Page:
Albuquerque pottery dealer/treasure hunter/sleuth Hubie Schuze is back digging up trouble—in this second collection from the "smartly funny" series (Anne Hillerman, author of Spider Woman's Daughter).
A dealer in ancient Native American pottery, Hubert Schuze has spent years searching the public lands of New Mexico for artwork that would otherwise remain buried. According to the US government, he's a thief, but Hubie knows the real crime would be to allow age-old traditions to die. He honors prehistoric craftspeople by resurrecting their handiwork, and nothing—not even foul play—will stop him in these three installments of the Lefty Award–winning mystery series.
The Pot Thief Who Studied Escoffier: When a restaurateur asks him to create one hundred dinner plates for his new Austrian eatery in Santa Fe, Hubie can't say no to the challenge—or the $25,000 he'll be paid. But no sooner does he start the project than the fractious kitchen staff starts turning up dead. Hubie will have to dish out some serious detective work if he's going to collect his fee, save the restaurant, and escape Santa Fe alive.
"Funny at a very high intellectual level and deliciously delightful." —The Baltimore Sun
The Pot Thief Who Studied D. H. Lawrence: Eighty years ago, D. H. Lawrence moved to Taos, where a neighbor welcomed him with a stew served in a handcrafted pot made by a legendary craftswoman. Now, the neighbor's great-grandson wants Hubie to retrieve it. The pot thief agrees, but his search of the Lawrence ranch is interrupted by a blizzard that traps him and several other guests indoors. It soon becomes apparent that one of them is a killer—and Hubie finds himself facing a mystery so shocking it would make Lady Chatterley blush.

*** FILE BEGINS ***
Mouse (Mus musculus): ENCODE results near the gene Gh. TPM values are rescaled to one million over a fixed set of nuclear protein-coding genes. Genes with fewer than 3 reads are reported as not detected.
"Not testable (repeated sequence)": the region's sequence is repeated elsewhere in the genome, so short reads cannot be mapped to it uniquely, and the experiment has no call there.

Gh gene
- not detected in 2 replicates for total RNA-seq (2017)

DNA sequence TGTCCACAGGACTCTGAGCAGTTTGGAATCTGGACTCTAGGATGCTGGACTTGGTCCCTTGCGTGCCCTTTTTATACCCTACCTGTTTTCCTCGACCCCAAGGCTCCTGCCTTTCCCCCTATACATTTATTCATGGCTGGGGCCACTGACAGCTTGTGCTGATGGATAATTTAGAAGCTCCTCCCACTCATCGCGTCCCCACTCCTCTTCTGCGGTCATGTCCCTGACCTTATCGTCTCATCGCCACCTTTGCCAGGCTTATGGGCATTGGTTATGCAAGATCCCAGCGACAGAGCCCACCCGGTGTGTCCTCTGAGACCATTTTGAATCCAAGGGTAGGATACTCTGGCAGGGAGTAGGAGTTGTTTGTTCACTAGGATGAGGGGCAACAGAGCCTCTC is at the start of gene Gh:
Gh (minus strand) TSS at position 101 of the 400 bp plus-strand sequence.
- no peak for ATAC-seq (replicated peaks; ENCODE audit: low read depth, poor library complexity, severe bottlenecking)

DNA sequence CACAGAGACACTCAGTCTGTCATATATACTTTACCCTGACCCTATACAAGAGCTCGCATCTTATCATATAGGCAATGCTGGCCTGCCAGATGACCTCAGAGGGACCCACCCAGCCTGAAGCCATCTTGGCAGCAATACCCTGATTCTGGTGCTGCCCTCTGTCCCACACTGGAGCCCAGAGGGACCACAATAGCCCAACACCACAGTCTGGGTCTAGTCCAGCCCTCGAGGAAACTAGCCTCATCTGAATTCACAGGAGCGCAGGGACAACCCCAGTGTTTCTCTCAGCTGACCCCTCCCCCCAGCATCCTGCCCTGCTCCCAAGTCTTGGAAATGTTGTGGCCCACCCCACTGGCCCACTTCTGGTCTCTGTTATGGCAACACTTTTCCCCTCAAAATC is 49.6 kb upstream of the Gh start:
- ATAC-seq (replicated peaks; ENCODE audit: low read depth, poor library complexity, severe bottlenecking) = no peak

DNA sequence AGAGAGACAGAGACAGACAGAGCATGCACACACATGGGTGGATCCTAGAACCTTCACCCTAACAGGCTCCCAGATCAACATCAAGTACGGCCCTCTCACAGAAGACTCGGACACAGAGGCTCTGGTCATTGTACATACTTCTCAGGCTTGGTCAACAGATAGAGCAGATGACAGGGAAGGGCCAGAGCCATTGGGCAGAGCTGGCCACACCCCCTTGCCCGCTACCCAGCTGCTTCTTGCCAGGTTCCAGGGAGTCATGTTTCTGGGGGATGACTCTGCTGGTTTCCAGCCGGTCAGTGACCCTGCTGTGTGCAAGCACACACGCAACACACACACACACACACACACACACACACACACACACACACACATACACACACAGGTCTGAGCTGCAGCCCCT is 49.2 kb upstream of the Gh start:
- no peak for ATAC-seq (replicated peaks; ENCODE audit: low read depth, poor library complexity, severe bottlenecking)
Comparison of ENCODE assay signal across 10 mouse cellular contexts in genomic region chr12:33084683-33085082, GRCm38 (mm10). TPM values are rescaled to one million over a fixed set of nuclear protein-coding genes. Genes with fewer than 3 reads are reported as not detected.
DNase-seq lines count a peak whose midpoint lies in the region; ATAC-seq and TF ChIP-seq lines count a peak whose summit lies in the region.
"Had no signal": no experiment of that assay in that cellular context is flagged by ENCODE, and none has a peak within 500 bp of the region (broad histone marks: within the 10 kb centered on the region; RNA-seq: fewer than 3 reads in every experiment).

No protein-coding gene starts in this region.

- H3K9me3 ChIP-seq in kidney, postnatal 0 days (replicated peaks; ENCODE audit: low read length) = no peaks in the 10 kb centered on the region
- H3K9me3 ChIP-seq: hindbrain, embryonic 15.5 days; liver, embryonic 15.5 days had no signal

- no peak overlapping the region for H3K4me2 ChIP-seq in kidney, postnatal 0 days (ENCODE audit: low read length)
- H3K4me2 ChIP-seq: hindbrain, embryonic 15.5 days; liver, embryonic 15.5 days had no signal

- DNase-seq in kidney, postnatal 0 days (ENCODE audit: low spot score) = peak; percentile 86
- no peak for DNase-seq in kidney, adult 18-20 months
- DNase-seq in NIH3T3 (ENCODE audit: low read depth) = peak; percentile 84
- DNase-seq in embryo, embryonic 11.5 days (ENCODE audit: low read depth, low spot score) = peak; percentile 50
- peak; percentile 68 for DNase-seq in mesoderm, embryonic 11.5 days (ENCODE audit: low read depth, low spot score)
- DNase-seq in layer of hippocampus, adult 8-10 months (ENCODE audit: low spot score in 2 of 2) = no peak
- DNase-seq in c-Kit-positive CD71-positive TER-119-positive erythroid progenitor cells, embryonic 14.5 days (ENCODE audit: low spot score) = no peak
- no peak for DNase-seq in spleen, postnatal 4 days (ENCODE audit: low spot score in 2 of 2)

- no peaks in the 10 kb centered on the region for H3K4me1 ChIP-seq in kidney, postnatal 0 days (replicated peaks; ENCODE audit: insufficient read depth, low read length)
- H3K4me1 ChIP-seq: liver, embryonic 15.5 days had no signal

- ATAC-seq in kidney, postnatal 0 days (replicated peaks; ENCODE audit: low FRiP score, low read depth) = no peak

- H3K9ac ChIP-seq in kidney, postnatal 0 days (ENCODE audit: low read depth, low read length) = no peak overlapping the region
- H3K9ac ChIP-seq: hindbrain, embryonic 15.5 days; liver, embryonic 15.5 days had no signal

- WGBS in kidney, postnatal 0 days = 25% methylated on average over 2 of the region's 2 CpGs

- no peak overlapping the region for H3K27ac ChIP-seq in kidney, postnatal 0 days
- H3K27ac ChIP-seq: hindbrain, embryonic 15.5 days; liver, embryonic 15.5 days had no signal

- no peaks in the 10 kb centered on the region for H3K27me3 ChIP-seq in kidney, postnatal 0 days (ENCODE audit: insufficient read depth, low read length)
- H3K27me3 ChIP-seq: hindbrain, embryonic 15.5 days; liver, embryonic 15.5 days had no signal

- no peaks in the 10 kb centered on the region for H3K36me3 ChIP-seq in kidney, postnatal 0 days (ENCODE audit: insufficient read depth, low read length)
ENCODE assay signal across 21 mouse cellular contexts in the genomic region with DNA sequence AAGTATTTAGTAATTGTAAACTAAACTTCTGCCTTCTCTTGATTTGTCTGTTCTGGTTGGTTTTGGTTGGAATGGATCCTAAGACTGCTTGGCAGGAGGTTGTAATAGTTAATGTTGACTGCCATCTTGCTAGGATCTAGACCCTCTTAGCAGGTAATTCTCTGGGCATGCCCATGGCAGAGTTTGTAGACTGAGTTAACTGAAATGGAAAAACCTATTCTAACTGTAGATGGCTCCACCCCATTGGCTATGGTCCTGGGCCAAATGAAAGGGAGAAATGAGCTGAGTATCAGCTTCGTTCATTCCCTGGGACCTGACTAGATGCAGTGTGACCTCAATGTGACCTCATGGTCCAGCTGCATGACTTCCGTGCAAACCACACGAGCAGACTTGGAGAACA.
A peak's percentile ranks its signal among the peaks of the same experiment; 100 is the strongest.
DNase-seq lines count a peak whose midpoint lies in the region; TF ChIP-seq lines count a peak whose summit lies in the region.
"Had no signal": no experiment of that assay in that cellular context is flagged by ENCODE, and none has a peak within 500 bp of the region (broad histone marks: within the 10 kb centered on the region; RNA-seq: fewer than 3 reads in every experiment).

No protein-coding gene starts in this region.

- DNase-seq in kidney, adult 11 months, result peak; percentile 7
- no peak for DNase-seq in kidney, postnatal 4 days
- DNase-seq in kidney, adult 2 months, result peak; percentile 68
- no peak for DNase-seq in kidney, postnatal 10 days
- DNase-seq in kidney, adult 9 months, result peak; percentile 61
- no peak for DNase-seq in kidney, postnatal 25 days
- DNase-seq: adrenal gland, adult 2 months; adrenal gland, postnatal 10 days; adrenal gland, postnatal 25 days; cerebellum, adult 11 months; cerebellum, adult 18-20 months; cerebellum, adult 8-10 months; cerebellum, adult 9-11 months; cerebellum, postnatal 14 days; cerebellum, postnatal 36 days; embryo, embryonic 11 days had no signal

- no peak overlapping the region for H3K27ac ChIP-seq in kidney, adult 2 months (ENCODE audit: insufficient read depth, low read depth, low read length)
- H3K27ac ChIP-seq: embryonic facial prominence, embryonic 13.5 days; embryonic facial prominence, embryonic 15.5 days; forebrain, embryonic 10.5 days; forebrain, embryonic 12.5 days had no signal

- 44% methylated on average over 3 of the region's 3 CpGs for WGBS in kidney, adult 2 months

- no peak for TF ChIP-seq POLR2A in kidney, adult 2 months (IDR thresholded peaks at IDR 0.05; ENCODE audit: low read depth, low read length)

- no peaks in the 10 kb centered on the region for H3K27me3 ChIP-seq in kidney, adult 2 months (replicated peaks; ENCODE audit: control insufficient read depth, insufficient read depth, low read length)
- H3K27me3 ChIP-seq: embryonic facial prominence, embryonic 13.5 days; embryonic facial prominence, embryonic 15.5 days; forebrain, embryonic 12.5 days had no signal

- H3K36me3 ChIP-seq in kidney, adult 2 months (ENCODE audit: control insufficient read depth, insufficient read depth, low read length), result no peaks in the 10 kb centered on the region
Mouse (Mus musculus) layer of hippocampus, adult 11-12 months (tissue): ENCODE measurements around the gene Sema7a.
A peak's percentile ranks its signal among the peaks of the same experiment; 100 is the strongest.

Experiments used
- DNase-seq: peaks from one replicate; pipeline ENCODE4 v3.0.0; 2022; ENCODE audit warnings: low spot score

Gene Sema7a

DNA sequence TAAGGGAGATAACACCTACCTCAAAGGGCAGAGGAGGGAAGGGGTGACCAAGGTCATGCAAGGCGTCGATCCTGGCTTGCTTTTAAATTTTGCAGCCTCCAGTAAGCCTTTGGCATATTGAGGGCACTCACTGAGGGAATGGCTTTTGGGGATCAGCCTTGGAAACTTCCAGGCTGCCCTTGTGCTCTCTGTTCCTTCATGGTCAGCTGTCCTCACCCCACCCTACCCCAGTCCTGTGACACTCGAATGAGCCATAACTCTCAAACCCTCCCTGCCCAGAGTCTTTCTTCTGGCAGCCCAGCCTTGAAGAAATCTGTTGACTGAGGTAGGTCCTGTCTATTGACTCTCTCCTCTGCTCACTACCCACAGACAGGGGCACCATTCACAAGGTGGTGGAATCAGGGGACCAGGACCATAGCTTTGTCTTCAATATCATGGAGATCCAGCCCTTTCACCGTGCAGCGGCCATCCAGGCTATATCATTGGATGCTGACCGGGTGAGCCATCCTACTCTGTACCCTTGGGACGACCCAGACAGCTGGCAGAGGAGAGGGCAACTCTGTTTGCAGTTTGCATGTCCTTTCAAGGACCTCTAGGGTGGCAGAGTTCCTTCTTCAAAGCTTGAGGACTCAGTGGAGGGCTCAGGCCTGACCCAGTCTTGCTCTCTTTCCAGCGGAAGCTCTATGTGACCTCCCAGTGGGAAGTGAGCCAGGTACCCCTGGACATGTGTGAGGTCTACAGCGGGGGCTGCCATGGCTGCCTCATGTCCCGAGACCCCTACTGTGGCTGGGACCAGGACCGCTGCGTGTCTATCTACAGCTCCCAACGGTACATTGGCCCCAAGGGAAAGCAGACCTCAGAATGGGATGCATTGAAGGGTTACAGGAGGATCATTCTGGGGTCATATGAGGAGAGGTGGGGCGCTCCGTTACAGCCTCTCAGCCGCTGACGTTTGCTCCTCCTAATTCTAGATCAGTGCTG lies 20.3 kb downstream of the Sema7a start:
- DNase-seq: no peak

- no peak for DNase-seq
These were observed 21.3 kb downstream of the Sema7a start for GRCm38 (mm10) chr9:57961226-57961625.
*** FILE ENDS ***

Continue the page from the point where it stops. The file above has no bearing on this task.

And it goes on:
The Pot Thief Who Studied Billy the Kid: After lowering himself into a cave in search of Anasazi Indian pottery, Hubie uncovers a long-dead corpse, buried where the ancient tribe would never have left a body. As he puzzles over this discovery, he hears a chilling sound: his truck, left behind on the cliff face, being driven away. After a narrow escape, Hubie returns with his best friend, Susannah, to try to identify the dead man. What they find instead is a mystery that takes them back not to the days before Columbus, but to the Wild West of Billy the Kid . . .